The best thing about travelling is getting to know more about different cultures through galleries, museums, and musical events. The problem is that finding reasonably priced, legitimate tickets to entertainment events at the last minute can be difficult, particularly when there’s a language barrier. Enter Fiestafy, a Sydney startup created by Kevin Jochelson.
Fiestafy is a search platform partnering with entertainment companies like ticket vendors and theatres to provide travellers and expats with reliable information about, and tickets to, big events around the world in their own language. Though operating only in English and Chinese at the moment, Fiestafy aims to be multilingual by translating event listings into a number of languages and then promoting them on social media.
The idea came to 25-year-old Jochelson, a former investment banker, when he was working in Hong Kong and struggling to find events to attend. “Hong Kong didn’t use the same event guides I used in Sydney and didn’t use any of the same ticket selling sites…I had to contact friends to find out what was on because I didn’t speak Chinese,” he says.
Event guides are a dime a dozen, whether you’re looking online or going old school with print; travellers still swear by Lonely Planet books and Time Out guides because finding reliable wifi on the road isn’t always a breeze. So what convinced Jochelson to leave a corporate career for the uncertain world of startups? He was confident Fiestafy could come out on top by tailoring event listings to travellers in their own language, listing cheap tickets, and providing up to date ticketing information so users were never advertised a sold out show.
However, given that most travellers don’t often lug around laptops or have access to computers in hotels or hostels, wouldn’t a mobile app have been handier than a web platform? Jochelson explains that while optimising for mobile and an app are on the horizon, he chose to launch Fiestafy as a web platform in order to make the service easier for entertainment companies – the clients paying for the service – to use.
“A lot of companies have gone and really pushed for great traction from users and then tried to work out their revenue stream. I wanted to work out who would be paying us first. A lot of our clients are actually sitting behind a desk, so what we did was build a solution for them, building a whole back end with analytics. We decided to build and validate web first and wait to see whether companies would be willing to pay for it before validating the consumer end,” Jochelson says.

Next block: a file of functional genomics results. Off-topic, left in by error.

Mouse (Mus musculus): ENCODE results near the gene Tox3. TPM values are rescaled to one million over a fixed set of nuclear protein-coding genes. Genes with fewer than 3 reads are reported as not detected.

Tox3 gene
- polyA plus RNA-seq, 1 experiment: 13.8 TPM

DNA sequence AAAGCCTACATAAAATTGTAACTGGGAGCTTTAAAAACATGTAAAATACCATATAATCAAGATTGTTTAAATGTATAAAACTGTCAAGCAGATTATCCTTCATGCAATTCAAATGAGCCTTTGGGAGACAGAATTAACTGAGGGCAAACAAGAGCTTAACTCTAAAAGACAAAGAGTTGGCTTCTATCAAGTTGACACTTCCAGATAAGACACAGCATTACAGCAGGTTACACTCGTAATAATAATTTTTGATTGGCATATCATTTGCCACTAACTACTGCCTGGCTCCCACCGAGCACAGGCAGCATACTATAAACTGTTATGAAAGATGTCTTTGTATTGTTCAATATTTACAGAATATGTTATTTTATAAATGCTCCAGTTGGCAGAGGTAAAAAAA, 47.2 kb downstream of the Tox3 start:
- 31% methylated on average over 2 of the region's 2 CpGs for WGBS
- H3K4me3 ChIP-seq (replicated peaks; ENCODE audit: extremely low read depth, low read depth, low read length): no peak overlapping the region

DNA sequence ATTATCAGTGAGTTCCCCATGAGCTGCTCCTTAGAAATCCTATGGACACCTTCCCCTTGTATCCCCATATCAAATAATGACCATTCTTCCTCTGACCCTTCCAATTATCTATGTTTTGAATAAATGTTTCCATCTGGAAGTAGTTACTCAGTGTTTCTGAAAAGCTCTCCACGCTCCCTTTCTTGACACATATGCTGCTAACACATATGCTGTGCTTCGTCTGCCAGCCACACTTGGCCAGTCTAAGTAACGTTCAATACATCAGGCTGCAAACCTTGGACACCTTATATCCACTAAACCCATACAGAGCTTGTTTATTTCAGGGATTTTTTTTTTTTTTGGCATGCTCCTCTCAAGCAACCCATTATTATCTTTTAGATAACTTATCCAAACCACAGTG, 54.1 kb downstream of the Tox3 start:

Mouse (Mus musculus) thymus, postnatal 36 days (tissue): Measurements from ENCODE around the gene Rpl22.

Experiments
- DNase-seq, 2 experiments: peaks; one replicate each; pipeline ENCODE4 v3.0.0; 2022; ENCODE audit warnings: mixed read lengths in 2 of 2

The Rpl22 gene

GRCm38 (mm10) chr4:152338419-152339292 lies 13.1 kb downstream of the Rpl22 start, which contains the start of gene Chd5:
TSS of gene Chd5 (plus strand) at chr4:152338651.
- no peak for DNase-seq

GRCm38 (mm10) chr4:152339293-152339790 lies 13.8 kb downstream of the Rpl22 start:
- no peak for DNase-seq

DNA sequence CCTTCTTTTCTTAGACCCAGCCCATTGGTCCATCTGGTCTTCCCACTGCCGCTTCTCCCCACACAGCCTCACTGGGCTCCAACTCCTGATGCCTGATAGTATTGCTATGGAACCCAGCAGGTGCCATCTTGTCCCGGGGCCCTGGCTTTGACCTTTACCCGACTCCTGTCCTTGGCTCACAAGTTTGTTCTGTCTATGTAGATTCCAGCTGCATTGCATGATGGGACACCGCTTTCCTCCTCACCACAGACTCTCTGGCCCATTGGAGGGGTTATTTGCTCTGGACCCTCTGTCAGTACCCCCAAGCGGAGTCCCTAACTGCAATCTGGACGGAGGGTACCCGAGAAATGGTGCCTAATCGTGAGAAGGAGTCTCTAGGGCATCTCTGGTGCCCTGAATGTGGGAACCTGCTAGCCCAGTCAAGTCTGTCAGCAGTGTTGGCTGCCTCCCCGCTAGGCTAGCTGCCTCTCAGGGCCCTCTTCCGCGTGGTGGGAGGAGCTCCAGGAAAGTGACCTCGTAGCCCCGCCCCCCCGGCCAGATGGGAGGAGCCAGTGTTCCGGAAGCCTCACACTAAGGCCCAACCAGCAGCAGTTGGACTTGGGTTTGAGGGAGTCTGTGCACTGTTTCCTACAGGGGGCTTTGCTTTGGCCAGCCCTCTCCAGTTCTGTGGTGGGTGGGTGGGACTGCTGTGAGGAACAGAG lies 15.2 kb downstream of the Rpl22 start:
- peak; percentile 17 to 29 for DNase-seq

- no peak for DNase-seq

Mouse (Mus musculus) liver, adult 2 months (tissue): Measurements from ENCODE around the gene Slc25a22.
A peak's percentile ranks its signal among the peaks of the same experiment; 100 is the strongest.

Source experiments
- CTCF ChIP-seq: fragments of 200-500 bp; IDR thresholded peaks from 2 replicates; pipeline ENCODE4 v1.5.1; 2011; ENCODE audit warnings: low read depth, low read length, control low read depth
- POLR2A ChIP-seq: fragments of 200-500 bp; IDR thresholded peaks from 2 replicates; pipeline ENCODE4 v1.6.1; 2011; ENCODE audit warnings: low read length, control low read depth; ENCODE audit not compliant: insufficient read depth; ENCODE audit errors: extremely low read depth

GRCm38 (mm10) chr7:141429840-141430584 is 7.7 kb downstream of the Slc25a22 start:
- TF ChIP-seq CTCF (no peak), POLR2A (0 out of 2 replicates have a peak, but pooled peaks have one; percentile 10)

Whilst this is understandable, the lack of a mobile-first strategy in a startup targeting the Australian / Asian market, where mobile penetration is higher than any other technology would present some challenges in the early stages of customer acquisition there.
Focusing on Sydney in its beta phase, Fiestafy originally launched to a dozen companies, working with names like the Capitol Theatre and Opera Australia to hone the service. It’s now making its first forays into the UK entertainment scene, with TicketMaster signing on to use the platform in London.
While big exhibitions, sports games, and popular musicals are all well and good, what about those smaller events that truly let you experience a city and learn about a culture but can be harder to find, like a good flamenco show in Barcelona? Jochelson says that while the platform does allow for a few such events to be posted under the ‘Specials’ heading, the focus is on bigger events.
“The main thing I’ve learned in two years in the startup space is that you’ve got to have focus. Ours has been on things like theatre and art exhibitions because they typically extend a long time into the future,” Jochelson says.
Though Fiestafy’s making inroads in Europe, Jochelson says cracking Asia is the goal for 2015. “As an Australian startup, I have to say our focus is on Australia and Asia. We’ve got these neighbours so close by, we’re in the best position in the world to target Asia,” he says.
“There’s more people travelling in and out of Asia than ever before, so for me, our major focus is growth in Australasia before worrying about somewhere like the US.”